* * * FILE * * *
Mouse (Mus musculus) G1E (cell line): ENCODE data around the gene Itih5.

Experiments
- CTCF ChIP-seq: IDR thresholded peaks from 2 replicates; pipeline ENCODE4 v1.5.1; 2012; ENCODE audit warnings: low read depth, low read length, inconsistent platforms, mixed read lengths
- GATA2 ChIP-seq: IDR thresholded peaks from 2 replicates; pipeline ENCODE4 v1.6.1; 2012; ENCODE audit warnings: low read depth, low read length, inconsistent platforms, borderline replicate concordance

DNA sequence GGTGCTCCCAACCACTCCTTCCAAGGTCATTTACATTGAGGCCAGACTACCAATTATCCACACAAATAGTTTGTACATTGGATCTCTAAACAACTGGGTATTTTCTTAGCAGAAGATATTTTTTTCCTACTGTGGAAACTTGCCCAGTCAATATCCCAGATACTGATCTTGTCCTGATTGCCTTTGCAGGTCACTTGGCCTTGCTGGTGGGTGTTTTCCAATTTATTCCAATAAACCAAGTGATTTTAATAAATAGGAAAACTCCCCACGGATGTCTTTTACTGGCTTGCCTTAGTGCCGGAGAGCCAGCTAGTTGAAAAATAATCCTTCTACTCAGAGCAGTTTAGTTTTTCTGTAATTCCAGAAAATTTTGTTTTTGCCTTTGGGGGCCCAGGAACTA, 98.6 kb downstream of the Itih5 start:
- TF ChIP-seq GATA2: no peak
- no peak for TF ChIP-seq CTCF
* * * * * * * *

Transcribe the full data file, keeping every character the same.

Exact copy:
Mouse (Mus musculus) G1E (cell line): ENCODE data around the gene Itih5.

Experiments
- CTCF ChIP-seq: IDR thresholded peaks from 2 replicates; pipeline ENCODE4 v1.5.1; 2012; ENCODE audit warnings: low read depth, low read length, inconsistent platforms, mixed read lengths
- GATA2 ChIP-seq: IDR thresholded peaks from 2 replicates; pipeline ENCODE4 v1.6.1; 2012; ENCODE audit warnings: low read depth, low read length, inconsistent platforms, borderline replicate concordance

DNA sequence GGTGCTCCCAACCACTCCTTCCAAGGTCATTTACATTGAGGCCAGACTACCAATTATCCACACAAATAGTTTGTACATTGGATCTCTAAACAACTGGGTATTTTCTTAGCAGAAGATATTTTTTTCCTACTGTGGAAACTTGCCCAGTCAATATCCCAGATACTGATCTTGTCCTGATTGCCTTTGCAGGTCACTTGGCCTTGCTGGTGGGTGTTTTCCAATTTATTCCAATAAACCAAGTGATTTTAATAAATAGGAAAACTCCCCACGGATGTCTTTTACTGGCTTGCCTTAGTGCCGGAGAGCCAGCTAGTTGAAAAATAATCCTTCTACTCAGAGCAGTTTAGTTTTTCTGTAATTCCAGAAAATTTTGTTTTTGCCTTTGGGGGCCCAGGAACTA, 98.6 kb downstream of the Itih5 start:
- TF ChIP-seq GATA2: no peak
- no peak for TF ChIP-seq CTCF